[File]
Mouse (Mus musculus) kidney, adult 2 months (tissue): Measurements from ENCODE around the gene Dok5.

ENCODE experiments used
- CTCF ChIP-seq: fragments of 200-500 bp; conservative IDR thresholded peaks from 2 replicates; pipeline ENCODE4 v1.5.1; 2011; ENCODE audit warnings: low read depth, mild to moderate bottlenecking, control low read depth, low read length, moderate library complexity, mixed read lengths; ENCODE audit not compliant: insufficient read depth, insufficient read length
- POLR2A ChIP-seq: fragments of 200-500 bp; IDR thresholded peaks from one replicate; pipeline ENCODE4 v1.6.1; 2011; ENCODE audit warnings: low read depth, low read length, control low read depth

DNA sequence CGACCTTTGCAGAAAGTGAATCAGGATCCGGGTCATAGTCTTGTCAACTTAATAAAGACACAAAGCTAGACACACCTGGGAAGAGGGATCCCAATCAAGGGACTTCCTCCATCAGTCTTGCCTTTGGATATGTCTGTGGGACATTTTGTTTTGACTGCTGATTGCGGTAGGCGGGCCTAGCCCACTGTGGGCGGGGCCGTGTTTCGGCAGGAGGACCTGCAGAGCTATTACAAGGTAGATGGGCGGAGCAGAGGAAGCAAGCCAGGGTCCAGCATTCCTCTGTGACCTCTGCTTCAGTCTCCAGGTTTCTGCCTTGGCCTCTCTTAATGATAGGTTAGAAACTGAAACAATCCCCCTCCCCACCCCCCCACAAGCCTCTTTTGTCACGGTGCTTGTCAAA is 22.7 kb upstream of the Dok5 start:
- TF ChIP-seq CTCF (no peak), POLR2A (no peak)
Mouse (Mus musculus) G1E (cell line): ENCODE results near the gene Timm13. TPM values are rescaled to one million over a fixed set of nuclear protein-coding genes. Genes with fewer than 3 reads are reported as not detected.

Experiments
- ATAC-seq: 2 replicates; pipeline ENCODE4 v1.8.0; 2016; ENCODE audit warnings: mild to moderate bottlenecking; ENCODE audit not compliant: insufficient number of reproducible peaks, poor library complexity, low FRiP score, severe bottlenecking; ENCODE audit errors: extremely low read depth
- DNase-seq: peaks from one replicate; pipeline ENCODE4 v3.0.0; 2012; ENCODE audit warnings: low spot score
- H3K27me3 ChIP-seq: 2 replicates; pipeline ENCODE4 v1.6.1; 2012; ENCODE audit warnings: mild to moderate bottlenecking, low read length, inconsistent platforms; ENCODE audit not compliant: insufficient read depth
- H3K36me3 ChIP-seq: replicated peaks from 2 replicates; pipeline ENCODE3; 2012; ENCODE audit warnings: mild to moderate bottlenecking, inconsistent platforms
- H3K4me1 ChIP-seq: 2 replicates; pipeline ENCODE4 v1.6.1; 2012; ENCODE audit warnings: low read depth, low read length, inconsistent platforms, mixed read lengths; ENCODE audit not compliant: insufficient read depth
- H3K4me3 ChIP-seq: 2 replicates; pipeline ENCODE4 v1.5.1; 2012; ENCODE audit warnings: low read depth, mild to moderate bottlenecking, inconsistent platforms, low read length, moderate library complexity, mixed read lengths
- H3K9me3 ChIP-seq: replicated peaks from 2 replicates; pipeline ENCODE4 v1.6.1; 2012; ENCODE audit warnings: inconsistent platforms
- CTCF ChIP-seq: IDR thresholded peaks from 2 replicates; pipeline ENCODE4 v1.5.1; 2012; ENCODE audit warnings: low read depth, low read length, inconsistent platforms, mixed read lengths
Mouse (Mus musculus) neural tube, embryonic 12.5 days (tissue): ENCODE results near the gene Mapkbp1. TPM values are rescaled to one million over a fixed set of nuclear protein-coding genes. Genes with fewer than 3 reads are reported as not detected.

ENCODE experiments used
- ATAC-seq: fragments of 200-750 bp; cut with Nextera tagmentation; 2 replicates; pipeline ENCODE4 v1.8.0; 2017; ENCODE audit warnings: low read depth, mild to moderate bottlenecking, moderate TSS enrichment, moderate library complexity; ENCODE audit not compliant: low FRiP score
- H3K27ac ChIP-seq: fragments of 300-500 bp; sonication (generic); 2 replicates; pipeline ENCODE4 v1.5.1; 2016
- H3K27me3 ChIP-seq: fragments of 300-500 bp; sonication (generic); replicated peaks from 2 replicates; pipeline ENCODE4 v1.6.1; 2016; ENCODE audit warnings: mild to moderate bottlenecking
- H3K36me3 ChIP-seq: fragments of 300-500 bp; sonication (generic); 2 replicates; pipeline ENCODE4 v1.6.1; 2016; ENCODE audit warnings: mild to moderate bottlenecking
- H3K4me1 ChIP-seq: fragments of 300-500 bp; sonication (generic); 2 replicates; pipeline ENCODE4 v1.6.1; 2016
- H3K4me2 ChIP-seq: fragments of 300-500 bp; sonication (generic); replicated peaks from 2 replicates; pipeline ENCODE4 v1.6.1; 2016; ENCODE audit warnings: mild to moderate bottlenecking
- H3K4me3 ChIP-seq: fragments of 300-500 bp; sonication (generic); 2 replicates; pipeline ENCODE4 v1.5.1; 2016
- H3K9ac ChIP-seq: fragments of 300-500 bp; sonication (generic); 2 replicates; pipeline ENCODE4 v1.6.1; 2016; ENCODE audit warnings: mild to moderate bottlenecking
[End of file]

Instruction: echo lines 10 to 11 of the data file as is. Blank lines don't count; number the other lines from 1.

- DNase-seq: peaks from one replicate; pipeline ENCODE4 v3.0.0; 2012; ENCODE audit warnings: low spot score
- H3K27me3 ChIP-seq: 2 replicates; pipeline ENCODE4 v1.6.1; 2012; ENCODE audit warnings: mild to moderate bottlenecking, low read length, inconsistent platforms; ENCODE audit not compliant: insufficient read depth